Every now and then, I see an argument against road diets and the like that goes something like this: “Disabled people need cars to get where they’re going, so removing car lanes and street parking to make room for bike lanes and sidewalks is being ableist!” While I am able-bodied, I feel like I’m able to debunk this argument adequately, and as I see it often enough, I felt it worth making a blog post, covering this from a few different angles.
Many people with disabilities are unable to drive
When someone makes an argument that car infrastructure is needed for people with disabilities, they’re referring specifically to people with mobility disabilities. However, there’s plenty of disabilities that make it unsafe or impossible to drive a car – vision impairments and seizure disorders are the first things that come to mind – but people with those disabilities are successfully able to navigate walkable infrastructure safely. In car-dependent areas, these people become dependent on carers, taxi services, and point-to-point bus services for transportation, whereas they can navigate walkable areas and maintain independence. In this case, insisting on car infrastructure at the expense of infrastructure for vulnerable road users, like bicycle tracks and sidewalks, is ableist to those people.
(Some people will rebut this with self-driving cars. My take on self-driving cars is that they’ll perpetually be one of those “it’s just five years away!” (well, OK, thanks to Elon Musk’s optimistic claims, “it’s just six to twelve months away!”) things, and that the problem space of self-driving a car on normal streets and roads is simply too large to solve adequately with practical technology. And, with walkable infrastructure, many of those people could have mobility today that car-centric infrastructure denies them.)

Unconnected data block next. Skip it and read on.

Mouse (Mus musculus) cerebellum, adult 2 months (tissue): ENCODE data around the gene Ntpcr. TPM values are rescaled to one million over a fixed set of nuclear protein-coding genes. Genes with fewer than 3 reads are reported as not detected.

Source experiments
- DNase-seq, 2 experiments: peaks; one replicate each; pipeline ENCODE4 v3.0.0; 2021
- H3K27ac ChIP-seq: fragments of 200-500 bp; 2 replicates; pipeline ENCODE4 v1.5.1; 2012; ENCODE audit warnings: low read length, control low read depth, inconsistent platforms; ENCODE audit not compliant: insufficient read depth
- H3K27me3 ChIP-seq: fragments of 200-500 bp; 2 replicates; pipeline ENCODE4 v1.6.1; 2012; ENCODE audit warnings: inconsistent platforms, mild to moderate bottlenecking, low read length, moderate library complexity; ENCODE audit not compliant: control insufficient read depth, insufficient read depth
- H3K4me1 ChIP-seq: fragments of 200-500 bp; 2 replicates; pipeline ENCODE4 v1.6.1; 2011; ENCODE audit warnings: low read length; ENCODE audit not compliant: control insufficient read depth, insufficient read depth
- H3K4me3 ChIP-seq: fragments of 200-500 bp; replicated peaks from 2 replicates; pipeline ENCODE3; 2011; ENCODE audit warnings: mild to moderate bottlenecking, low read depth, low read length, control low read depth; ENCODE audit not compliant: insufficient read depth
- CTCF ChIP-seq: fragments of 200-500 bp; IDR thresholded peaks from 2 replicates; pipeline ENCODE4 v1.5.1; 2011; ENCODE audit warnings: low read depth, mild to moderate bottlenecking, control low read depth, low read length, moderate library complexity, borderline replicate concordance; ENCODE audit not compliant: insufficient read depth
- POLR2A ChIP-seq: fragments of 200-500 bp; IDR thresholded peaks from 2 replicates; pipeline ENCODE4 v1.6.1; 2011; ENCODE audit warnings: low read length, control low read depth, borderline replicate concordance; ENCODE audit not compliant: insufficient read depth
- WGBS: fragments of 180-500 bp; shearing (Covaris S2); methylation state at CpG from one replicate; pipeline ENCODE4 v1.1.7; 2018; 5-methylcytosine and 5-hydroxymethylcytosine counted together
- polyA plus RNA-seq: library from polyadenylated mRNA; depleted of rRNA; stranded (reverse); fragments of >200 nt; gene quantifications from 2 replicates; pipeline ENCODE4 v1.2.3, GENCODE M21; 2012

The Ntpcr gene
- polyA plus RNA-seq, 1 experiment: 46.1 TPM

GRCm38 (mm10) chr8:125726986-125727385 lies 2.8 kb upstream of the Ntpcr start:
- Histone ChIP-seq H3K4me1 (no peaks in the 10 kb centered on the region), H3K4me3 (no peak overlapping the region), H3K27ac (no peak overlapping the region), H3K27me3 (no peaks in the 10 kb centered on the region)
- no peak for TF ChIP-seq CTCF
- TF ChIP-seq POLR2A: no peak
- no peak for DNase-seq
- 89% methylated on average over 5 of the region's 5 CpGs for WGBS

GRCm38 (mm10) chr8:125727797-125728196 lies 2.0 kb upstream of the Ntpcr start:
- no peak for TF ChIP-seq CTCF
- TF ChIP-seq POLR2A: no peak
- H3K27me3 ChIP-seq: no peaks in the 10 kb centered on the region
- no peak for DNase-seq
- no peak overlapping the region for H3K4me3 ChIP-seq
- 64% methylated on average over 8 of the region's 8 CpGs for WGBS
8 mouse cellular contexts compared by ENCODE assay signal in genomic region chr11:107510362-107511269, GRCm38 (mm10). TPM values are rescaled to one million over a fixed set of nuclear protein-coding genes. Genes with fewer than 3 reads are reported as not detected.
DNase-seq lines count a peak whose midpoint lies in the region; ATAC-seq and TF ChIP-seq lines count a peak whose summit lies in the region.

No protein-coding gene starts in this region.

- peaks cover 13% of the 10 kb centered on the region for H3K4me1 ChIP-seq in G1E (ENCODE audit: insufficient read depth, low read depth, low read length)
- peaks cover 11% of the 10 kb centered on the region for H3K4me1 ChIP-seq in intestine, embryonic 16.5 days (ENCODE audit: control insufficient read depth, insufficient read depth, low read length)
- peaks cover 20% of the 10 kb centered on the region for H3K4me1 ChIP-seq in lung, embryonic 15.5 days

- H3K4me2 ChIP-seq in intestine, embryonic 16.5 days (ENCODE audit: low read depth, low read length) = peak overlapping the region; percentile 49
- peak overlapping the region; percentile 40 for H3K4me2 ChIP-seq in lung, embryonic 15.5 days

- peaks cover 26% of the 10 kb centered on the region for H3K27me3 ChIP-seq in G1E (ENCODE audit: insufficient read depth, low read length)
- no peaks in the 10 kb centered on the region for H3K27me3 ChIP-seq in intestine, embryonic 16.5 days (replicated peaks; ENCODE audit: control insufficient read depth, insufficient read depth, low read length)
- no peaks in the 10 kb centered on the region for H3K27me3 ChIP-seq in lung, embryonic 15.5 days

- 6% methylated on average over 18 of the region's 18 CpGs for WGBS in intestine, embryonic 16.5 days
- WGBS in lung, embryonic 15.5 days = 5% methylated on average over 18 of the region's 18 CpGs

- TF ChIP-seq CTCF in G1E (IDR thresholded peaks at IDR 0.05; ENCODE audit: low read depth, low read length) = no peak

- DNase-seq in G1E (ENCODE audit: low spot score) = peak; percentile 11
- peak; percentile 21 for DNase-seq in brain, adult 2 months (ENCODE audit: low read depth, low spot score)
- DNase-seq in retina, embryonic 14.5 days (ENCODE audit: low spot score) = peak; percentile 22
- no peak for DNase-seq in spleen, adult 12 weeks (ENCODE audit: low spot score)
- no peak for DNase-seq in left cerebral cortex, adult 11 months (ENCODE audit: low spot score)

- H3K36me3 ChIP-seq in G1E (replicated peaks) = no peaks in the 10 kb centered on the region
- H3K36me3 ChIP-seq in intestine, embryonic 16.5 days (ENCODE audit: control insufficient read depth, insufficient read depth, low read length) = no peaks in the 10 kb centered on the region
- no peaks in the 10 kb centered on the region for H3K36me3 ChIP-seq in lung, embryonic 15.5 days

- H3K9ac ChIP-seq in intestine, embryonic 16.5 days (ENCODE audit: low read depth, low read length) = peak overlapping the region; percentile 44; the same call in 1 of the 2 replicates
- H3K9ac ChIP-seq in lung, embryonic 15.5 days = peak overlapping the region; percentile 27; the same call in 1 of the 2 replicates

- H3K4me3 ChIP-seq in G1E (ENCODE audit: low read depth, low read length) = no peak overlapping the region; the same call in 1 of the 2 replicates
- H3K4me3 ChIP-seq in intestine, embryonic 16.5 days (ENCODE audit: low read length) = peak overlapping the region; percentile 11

People with mobility disabilities can use active mobility infrastructure
Ever seen someone using a wheelchair on a sidewalk, or maybe in a bike path? Congratulations, you’ve seen someone using active mobility infrastructure to get around, while having a mobility disability, without needing to hop in a car. (Yes, this is a section with two (well, now, three) sentences.)
Cars can be adapted to the infrastructure, instead of the infrastructure being adapted to cars
For those that really need cars to get around, there’s types of microcar designed specifically for people with mobility disabilities. In the Netherlands, this is typified by the Waaijenberg Canta, which is designed around moped regulations. It’s 1.1 m (3.6 ft) wide, and has a top speed of about 45 km/h (28 MPH), making it compatible with some cycling infrastructure (the Netherlands has some cycling infrastructure designed to be used by mopeds in addition to bicycles). This is a case of designing the car to fit the situation, instead of changing the situation to fit the car, as we see in many cities (especially where I am, in North America).
Additionally, for those who are wheelchair-bound, microcars like this end up far cheaper than converted minivans like are common in the US for disabled people. A rear-entry wheelchair model of the Canta, with a power ramp, is €22,950 (US$26,276 as of this writing, and I believe that price is ready to drive including any applicable taxes and fees), whereas the cheapest power ramp BraunAbility conversion is US$66,840 (€58,380 as of this writing, and that price does not include taxes or fees). Sure, it’s a less capable vehicle – the wheelchair model can only hold the wheelchair-bound person, and it’s much slower – but with proper infrastructure design, you don’t *need* to haul around nearly 5000 pounds (2270 kg) at 80 MPH (130 km/h) everywhere just to get around in a wheelchair, either.